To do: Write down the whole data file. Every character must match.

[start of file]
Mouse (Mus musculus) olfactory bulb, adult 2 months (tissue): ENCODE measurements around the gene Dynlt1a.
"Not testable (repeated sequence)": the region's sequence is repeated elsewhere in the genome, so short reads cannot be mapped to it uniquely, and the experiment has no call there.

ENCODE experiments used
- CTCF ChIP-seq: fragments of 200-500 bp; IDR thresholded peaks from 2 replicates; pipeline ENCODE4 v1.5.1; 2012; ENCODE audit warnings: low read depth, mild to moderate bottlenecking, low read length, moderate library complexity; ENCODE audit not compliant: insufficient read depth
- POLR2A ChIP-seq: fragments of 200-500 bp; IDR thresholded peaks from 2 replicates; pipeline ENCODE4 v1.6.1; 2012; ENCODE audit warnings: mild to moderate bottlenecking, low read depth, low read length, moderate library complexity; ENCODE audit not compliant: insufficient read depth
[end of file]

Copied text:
Mouse (Mus musculus) olfactory bulb, adult 2 months (tissue): ENCODE measurements around the gene Dynlt1a.
"Not testable (repeated sequence)": the region's sequence is repeated elsewhere in the genome, so short reads cannot be mapped to it uniquely, and the experiment has no call there.

ENCODE experiments used
- CTCF ChIP-seq: fragments of 200-500 bp; IDR thresholded peaks from 2 replicates; pipeline ENCODE4 v1.5.1; 2012; ENCODE audit warnings: low read depth, mild to moderate bottlenecking, low read length, moderate library complexity; ENCODE audit not compliant: insufficient read depth
- POLR2A ChIP-seq: fragments of 200-500 bp; IDR thresholded peaks from 2 replicates; pipeline ENCODE4 v1.6.1; 2012; ENCODE audit warnings: mild to moderate bottlenecking, low read depth, low read length, moderate library complexity; ENCODE audit not compliant: insufficient read depth